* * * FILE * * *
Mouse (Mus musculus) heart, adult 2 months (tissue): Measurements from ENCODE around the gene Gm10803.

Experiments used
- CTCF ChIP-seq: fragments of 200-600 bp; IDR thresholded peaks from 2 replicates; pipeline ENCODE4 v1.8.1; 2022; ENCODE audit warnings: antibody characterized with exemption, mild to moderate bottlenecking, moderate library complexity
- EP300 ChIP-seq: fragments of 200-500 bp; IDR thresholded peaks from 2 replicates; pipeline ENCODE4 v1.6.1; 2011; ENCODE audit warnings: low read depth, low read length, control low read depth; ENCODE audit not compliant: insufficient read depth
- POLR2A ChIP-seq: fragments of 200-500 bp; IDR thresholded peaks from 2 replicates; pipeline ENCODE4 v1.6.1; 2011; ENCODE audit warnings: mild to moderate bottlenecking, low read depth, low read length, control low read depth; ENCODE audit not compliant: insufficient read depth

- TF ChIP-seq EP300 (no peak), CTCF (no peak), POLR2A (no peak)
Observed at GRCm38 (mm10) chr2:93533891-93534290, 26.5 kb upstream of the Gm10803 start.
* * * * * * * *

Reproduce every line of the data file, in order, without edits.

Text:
Mouse (Mus musculus) heart, adult 2 months (tissue): Measurements from ENCODE around the gene Gm10803.

Experiments used
- CTCF ChIP-seq: fragments of 200-600 bp; IDR thresholded peaks from 2 replicates; pipeline ENCODE4 v1.8.1; 2022; ENCODE audit warnings: antibody characterized with exemption, mild to moderate bottlenecking, moderate library complexity
- EP300 ChIP-seq: fragments of 200-500 bp; IDR thresholded peaks from 2 replicates; pipeline ENCODE4 v1.6.1; 2011; ENCODE audit warnings: low read depth, low read length, control low read depth; ENCODE audit not compliant: insufficient read depth
- POLR2A ChIP-seq: fragments of 200-500 bp; IDR thresholded peaks from 2 replicates; pipeline ENCODE4 v1.6.1; 2011; ENCODE audit warnings: mild to moderate bottlenecking, low read depth, low read length, control low read depth; ENCODE audit not compliant: insufficient read depth

- TF ChIP-seq EP300 (no peak), CTCF (no peak), POLR2A (no peak)
Observed at GRCm38 (mm10) chr2:93533891-93534290, 26.5 kb upstream of the Gm10803 start.